Invariably, a few days later, she will halfheartedly try to put on one sock, snag a toe in the opening, then whine, “I can’t do it!” And no amount of “Yes, you can,” and “Remember, you showed me you could do it yesterday” will overcome her self-defeat.

Recently, I found inspiration to try a fresh tactic. It was a Facebook meme of the words “I can’t” written in crayon, then transformed with a different color to read “I can try.” A lightbulb popped on in my brain. I decided to try something new.

I first tried my new approach at bedtime. Naya got frustrated while trying to put on her nightgown and wailed, “I can’t do it!” “Wait,” I said. “It bothers me when you say you can’t do something. Let’s try this. Instead of saying, ‘I can’t,’ I want you to say, ‘I can try.’ If you try and still need help, say, ‘Mommy, will you please help me?’”

By golly, it works! (Some of the time.) Now, when she says “I can’t,” I give her my “Oh, really?” look and she’ll correct herself, saying, “I can try.” She knows that “I can try” means she has to actually try. Quite often, she succeeds on her own or with just a little help. Parenting win!

Sometimes, though, “I can’t” really means “I don’t want to.” This is a harder nut to crack. I’ve noticed this is as true for adults as it is for toddlers. But adults are savvier. To avoid saying, “I can’t” or “I don’t want to,” they invent reasons why they don’t need to learn new skills, new technology, or new information. They attack the thing itself, as in, “We all got along just fine before smartphones and they don’t work as well as regular phones.” Some go further yet, disparaging users of new tools as lazy or stupid. “In my day, we didn’t need GPS because we knew how to read maps.” It’s a bit like if my toddler threw down her sock and said, “Socks are silly, and people who wear them are, too.”

naya strider

My daughter had her balance bike for a year before she finally said, “I can try” and ventured to ride it.

I’m not arguing that we all must learn every new thing that comes along. But I believe we should recognize and admit whether we can’t or don’t want to learn something, and not disparage the thing or those who do learn it. Figure out, for example, if you find social media frustrating because you struggle to learn it (can’t), or because you simply would rather not deal with it (don’t want to). If you realize you can’t, you recognize your limitations. If you acknowledge you don’t want to, you choose to limit yourself. Either is okay. Just don’t try and disguise those limitations by expressing disdain towards the thing or the people who use it.

Besides, whether you can’t or don’t want to do, there’s no harm in saying “I can try,” and “Can you help me, please?” You might surprise yourself.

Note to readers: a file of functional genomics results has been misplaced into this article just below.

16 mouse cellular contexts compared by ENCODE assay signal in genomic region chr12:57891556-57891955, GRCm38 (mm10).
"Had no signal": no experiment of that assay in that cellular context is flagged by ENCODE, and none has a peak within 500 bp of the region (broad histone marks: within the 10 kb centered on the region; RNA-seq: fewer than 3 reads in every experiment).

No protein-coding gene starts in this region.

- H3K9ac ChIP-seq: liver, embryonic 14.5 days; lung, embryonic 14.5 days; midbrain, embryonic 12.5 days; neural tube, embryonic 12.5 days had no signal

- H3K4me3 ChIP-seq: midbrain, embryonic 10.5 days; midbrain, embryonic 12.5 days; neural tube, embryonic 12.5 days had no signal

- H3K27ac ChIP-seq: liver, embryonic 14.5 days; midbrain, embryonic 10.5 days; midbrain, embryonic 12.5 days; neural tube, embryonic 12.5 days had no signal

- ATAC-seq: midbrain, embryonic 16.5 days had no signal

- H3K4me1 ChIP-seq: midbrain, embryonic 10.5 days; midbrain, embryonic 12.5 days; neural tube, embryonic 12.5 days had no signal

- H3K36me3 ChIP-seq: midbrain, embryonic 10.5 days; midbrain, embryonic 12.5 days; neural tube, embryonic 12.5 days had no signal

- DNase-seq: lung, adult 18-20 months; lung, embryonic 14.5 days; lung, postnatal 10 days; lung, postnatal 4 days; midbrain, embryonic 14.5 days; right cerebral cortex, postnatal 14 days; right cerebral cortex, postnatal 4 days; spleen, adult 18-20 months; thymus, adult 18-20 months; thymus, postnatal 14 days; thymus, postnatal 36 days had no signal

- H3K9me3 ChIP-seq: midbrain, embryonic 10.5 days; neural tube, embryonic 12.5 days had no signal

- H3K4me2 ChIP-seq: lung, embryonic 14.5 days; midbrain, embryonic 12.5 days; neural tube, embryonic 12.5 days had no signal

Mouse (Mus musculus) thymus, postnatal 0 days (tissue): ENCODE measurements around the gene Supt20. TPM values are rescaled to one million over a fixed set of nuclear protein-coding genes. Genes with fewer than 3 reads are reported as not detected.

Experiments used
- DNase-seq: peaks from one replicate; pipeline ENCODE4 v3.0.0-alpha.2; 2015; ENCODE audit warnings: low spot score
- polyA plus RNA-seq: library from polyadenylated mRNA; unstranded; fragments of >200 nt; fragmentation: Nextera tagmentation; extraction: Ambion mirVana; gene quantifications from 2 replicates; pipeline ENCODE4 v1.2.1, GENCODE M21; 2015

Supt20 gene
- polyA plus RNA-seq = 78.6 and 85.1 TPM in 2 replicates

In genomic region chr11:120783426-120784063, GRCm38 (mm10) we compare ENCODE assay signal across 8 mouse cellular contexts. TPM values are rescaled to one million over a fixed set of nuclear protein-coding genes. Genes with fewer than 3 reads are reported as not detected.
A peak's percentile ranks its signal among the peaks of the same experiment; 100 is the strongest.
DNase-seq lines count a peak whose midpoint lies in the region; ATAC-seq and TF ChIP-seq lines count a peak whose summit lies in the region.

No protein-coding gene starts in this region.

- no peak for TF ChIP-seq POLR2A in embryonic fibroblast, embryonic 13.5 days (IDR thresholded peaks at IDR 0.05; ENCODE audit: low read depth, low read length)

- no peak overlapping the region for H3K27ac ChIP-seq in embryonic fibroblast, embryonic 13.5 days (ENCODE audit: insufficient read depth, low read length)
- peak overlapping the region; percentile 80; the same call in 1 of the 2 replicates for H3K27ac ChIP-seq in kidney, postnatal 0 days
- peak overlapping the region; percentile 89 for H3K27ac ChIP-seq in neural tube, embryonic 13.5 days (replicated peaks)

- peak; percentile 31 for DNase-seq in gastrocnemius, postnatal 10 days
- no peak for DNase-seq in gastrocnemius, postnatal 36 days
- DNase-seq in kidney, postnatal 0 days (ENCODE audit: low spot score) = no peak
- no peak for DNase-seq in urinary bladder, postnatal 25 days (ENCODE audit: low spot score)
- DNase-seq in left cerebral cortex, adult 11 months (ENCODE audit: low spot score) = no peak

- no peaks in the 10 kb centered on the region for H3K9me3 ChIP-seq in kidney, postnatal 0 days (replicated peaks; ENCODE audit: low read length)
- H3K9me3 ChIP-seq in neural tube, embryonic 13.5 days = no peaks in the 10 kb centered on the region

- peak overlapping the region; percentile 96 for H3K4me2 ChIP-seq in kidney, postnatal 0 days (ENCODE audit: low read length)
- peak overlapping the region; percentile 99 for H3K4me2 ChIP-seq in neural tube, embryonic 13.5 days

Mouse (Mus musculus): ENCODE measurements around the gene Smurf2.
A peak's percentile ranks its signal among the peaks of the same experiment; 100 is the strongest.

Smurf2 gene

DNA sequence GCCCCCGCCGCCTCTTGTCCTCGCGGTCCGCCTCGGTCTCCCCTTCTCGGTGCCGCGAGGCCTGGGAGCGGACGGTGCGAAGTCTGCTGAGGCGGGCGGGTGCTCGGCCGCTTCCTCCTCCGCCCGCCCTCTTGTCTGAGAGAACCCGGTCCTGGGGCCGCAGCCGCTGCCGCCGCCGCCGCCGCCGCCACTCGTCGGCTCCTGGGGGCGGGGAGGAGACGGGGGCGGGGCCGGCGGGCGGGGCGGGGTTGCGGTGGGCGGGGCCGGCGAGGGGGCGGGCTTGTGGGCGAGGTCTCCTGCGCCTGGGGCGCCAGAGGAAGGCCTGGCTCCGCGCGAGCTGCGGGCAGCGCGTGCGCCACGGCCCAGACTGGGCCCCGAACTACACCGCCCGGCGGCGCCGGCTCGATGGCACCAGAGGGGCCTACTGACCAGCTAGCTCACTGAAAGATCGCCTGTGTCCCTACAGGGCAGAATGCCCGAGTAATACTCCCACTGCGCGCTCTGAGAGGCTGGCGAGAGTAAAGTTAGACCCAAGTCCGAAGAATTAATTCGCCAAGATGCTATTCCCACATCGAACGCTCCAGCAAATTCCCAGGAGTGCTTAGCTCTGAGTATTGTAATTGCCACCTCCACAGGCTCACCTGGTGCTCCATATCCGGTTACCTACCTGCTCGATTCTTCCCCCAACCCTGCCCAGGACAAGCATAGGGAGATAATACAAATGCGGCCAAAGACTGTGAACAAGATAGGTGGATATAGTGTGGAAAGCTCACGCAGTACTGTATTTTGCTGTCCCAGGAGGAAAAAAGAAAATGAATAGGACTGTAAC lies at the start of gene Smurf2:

This post also appeared as the “Stray Kernels” column in the June 2016 issue of DeKalb County Farm Bureau’s Connections magazine.

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Years after my grandparents got out of the egg business, the area just inside the back door of their farmhouse still smelled faintly of chickens.

That’s where they hung their “chicken clothes”—the overalls, coats, and hats they would wear when doing chores like collecting, cleaning, grading, and packing eggs.

It wasn’t an offensive odor, unlike the chicken houses themselves which smelled strongly enough to make my eyes water on the rare occasion I stepped into them. No, the smell of that small passageway was always a welcoming reminder that I had arrived at Grandma and Grandpa’s. Throughout my childhood, their farm was place I loved to be. I played outside. I sang along to Grandma’s records. I followed Grandpa around. And I learned a whole lot about eggs.

In the summers, I often stayed the night. Many a morning would find Grandpa and me in the kitchen, he standing at the stove making breakfast, me at my usual spot at the table as sunlight streamed through the screen door. Naturally, breakfast was usually eggs. Grandpa liked to experiment with spices, and would often make each of us a uniquely-seasoned one-egg omelet.

While we ate, we would talk. It was over those breakfasts when I learned that very young hens were most likely to lay odd-sized eggs or eggs with a membrane but no shell. Grandpa taught me how to divide a Julian date by 30 to figure out approximately when a carton of eggs was packed. If he happened to have recently collected particularly tiny egg, known as a “peewee,” it was at breakfast time when he or Grandma would wrap it in a paper towel and place it in an empty margarine container for me to take home.

 

After breakfast it would be time to head out to work. To me, the most interesting activity took place in the small egg packing room located on one end of one of the long, low chicken houses. Here, Grandpa dunked wire baskets of eggs into cleaning solution, Grandma perched on a metal stool candling eggs, and an automatic egg grader clattered rhythmically as it sorted eggs by weight. In my mind’s eye, I can still see Grandma carefully rotating eggs in front of the bright bulb on the end of the grading machine, looking for cracks in each shell or blood spots on each yolk.